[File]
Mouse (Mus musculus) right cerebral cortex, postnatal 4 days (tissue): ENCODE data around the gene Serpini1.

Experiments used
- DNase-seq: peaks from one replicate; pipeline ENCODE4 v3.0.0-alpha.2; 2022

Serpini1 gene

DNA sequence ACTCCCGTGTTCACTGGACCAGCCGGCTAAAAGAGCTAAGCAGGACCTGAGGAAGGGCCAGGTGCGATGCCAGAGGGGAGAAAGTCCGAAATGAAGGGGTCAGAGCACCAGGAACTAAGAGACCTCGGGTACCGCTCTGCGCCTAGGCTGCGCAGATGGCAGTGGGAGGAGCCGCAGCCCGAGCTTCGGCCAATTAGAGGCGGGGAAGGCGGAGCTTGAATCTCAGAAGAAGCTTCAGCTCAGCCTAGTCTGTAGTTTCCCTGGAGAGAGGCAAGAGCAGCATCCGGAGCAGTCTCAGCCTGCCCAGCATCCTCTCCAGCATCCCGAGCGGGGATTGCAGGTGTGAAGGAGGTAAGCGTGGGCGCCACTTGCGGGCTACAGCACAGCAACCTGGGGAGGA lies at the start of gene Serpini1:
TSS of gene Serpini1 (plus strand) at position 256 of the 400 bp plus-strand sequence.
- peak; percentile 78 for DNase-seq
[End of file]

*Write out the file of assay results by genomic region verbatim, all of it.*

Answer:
Mouse (Mus musculus) right cerebral cortex, postnatal 4 days (tissue): ENCODE data around the gene Serpini1.

Experiments used
- DNase-seq: peaks from one replicate; pipeline ENCODE4 v3.0.0-alpha.2; 2022

Serpini1 gene

DNA sequence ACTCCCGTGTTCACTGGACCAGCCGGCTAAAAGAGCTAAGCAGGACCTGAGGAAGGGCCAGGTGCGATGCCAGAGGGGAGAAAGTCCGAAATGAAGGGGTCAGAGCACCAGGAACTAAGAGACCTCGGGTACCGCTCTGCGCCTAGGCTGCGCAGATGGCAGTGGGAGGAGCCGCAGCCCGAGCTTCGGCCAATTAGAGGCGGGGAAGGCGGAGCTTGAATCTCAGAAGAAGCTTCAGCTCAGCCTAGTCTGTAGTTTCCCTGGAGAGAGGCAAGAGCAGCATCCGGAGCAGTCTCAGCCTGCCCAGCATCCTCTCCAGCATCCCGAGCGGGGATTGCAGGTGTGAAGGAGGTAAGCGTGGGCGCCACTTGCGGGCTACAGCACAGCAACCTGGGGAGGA lies at the start of gene Serpini1:
TSS of gene Serpini1 (plus strand) at position 256 of the 400 bp plus-strand sequence.
- peak; percentile 78 for DNase-seq